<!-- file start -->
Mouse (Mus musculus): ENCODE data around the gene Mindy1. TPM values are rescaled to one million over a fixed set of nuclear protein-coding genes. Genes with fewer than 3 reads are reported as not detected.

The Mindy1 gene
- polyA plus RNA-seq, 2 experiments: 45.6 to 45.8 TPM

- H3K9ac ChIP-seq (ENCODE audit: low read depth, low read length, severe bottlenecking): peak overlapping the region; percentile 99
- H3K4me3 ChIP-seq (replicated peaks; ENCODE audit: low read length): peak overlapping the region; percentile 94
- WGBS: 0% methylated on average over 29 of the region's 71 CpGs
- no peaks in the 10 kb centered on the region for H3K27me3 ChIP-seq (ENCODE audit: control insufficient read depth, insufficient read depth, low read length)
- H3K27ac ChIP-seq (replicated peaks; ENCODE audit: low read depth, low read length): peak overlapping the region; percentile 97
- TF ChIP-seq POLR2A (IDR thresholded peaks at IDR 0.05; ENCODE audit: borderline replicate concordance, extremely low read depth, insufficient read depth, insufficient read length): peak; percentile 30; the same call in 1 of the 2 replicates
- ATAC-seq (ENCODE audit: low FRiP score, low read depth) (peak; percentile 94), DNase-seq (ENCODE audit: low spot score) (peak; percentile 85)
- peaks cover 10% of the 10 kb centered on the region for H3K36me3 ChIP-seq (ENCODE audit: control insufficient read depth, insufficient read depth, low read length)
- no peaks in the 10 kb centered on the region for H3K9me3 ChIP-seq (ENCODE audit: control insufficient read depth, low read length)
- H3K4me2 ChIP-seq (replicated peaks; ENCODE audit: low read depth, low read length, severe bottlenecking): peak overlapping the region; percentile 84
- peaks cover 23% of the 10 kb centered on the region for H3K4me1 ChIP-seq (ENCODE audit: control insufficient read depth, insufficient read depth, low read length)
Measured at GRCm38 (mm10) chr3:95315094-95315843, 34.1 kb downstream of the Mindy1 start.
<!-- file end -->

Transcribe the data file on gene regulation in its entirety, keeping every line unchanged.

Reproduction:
Mouse (Mus musculus): ENCODE data around the gene Mindy1. TPM values are rescaled to one million over a fixed set of nuclear protein-coding genes. Genes with fewer than 3 reads are reported as not detected.

The Mindy1 gene
- polyA plus RNA-seq, 2 experiments: 45.6 to 45.8 TPM

- H3K9ac ChIP-seq (ENCODE audit: low read depth, low read length, severe bottlenecking): peak overlapping the region; percentile 99
- H3K4me3 ChIP-seq (replicated peaks; ENCODE audit: low read length): peak overlapping the region; percentile 94
- WGBS: 0% methylated on average over 29 of the region's 71 CpGs
- no peaks in the 10 kb centered on the region for H3K27me3 ChIP-seq (ENCODE audit: control insufficient read depth, insufficient read depth, low read length)
- H3K27ac ChIP-seq (replicated peaks; ENCODE audit: low read depth, low read length): peak overlapping the region; percentile 97
- TF ChIP-seq POLR2A (IDR thresholded peaks at IDR 0.05; ENCODE audit: borderline replicate concordance, extremely low read depth, insufficient read depth, insufficient read length): peak; percentile 30; the same call in 1 of the 2 replicates
- ATAC-seq (ENCODE audit: low FRiP score, low read depth) (peak; percentile 94), DNase-seq (ENCODE audit: low spot score) (peak; percentile 85)
- peaks cover 10% of the 10 kb centered on the region for H3K36me3 ChIP-seq (ENCODE audit: control insufficient read depth, insufficient read depth, low read length)
- no peaks in the 10 kb centered on the region for H3K9me3 ChIP-seq (ENCODE audit: control insufficient read depth, low read length)
- H3K4me2 ChIP-seq (replicated peaks; ENCODE audit: low read depth, low read length, severe bottlenecking): peak overlapping the region; percentile 84
- peaks cover 23% of the 10 kb centered on the region for H3K4me1 ChIP-seq (ENCODE audit: control insufficient read depth, insufficient read depth, low read length)
Measured at GRCm38 (mm10) chr3:95315094-95315843, 34.1 kb downstream of the Mindy1 start.